The fiery re-entry of spacecraft has been a staple of spaceflight since the beginning, making ablative heat shielding a necessary component of any craft wishing to return to Earth intact. This is the result of the shockwave caused by the high-speed encounter with the upper atmosphere, in turn dictated by the angle of re-entry (~40 deg for the Space Shuttle). The literature on this topic always says that too shallow of an angle would result in the craft "skipping" off of the atmosphere. This seems to imply that the atmosphere has a "surface" similar to the ocean, which is certainly not intuitive for a gaseous fluid.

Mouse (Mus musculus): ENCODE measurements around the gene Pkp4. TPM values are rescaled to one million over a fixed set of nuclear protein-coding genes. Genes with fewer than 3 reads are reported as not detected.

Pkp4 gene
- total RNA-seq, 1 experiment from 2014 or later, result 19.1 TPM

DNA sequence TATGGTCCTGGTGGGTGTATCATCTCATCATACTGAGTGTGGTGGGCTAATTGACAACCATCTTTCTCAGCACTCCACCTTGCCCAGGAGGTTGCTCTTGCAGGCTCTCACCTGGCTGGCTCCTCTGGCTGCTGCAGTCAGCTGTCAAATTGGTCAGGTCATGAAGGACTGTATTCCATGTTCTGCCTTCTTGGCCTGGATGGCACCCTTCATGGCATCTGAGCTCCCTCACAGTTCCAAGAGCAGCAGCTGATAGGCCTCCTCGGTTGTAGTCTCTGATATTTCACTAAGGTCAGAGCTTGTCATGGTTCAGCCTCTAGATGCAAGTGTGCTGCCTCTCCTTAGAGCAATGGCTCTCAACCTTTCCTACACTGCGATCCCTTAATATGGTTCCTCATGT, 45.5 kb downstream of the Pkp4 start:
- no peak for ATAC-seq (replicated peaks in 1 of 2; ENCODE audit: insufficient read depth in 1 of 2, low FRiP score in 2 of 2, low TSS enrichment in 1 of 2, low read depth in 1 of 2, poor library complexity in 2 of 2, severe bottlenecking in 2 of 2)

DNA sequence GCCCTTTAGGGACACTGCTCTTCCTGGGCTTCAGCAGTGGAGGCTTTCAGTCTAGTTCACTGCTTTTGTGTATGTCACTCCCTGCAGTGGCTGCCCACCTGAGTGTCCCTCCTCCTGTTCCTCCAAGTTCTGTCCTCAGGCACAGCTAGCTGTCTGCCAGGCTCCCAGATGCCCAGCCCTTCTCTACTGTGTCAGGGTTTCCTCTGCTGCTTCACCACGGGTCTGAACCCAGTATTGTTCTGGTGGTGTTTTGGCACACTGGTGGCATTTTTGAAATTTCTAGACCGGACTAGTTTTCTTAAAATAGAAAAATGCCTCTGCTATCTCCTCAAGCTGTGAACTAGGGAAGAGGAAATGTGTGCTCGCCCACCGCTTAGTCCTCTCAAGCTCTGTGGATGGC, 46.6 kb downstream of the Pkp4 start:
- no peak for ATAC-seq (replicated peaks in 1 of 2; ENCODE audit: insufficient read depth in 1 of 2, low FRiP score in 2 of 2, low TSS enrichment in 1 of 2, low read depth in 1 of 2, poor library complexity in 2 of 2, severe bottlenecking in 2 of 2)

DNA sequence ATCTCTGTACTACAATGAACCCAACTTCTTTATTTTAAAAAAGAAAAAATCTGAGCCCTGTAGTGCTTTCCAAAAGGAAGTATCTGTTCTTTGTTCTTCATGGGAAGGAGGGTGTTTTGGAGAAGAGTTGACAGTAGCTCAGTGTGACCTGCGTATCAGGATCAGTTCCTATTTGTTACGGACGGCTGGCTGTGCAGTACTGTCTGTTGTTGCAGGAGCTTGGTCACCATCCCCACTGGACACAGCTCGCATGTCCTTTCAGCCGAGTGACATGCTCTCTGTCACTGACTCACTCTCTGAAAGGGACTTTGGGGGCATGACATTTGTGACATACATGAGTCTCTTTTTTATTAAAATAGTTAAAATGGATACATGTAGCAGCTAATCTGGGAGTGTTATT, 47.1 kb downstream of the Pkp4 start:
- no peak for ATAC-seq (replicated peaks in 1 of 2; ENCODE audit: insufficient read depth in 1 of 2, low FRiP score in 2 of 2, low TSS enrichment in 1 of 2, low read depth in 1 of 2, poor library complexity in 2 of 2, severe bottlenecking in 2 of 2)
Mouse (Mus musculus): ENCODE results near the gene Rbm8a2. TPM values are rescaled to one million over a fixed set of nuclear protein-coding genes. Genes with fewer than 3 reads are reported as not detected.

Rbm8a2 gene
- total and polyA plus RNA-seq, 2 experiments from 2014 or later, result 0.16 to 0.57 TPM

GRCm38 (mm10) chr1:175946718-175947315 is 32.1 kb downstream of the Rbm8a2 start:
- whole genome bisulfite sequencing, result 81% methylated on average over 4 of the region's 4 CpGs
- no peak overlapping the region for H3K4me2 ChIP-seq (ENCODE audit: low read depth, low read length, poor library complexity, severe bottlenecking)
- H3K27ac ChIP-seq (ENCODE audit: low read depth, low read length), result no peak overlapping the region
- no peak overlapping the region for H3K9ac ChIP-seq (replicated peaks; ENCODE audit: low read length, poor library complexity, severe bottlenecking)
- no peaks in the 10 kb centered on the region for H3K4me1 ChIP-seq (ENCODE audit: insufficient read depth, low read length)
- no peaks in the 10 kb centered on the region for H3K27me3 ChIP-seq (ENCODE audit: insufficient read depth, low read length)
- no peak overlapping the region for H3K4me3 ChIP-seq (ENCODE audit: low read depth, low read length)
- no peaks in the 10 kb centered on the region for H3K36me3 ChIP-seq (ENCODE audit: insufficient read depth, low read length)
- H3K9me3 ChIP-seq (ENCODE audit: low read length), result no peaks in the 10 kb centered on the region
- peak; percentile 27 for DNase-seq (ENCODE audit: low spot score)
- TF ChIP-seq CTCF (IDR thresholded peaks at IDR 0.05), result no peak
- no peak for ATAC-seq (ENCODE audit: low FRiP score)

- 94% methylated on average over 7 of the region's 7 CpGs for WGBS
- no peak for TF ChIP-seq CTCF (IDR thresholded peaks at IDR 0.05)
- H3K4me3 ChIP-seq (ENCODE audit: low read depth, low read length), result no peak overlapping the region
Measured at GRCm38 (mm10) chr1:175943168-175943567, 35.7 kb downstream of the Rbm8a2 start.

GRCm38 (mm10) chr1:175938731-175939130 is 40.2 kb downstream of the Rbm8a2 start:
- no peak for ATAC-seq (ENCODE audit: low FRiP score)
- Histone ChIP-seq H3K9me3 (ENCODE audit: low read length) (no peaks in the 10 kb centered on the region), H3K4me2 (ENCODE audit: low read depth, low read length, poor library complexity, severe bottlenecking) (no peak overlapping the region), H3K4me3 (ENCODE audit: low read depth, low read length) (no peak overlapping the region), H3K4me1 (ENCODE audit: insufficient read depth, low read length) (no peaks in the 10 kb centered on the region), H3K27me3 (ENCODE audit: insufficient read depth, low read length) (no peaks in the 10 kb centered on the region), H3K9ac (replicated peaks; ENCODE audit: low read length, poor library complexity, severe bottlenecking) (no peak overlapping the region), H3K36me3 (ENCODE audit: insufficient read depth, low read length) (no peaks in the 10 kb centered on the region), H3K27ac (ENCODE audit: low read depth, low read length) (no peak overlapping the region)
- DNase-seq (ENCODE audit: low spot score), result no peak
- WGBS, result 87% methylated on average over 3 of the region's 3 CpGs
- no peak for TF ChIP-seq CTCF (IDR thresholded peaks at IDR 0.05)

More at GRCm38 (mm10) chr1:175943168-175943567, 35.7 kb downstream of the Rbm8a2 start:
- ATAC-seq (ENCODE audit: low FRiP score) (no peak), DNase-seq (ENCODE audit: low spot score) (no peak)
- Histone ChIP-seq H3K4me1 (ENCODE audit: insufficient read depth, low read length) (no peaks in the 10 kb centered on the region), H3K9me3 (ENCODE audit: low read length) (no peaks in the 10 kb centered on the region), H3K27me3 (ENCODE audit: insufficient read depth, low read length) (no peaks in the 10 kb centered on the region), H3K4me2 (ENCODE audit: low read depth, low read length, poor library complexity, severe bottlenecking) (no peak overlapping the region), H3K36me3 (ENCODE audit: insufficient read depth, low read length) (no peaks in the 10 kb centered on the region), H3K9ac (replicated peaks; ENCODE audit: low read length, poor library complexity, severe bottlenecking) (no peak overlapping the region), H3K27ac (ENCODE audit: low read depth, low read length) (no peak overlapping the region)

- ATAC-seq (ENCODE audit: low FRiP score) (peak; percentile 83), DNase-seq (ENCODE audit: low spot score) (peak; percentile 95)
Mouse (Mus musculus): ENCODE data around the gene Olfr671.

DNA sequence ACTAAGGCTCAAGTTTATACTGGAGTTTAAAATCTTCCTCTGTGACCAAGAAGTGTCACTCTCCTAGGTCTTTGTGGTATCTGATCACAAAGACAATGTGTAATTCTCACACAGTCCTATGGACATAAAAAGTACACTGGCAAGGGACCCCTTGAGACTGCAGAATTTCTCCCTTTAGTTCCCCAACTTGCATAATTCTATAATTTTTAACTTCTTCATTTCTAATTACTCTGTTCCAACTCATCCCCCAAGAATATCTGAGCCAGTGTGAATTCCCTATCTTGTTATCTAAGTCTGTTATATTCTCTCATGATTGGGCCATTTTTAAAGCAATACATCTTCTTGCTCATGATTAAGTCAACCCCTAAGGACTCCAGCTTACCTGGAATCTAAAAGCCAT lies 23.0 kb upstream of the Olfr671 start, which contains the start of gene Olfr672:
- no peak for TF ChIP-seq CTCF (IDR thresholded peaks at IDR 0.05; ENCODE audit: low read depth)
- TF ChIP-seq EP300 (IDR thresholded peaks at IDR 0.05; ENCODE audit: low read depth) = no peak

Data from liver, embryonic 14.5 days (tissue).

So my question is, why is it impossible to gradually, gently deorbit using a shallow glidepath? Is there no combination of aerodynamic surface & thrust profile that could make this happen?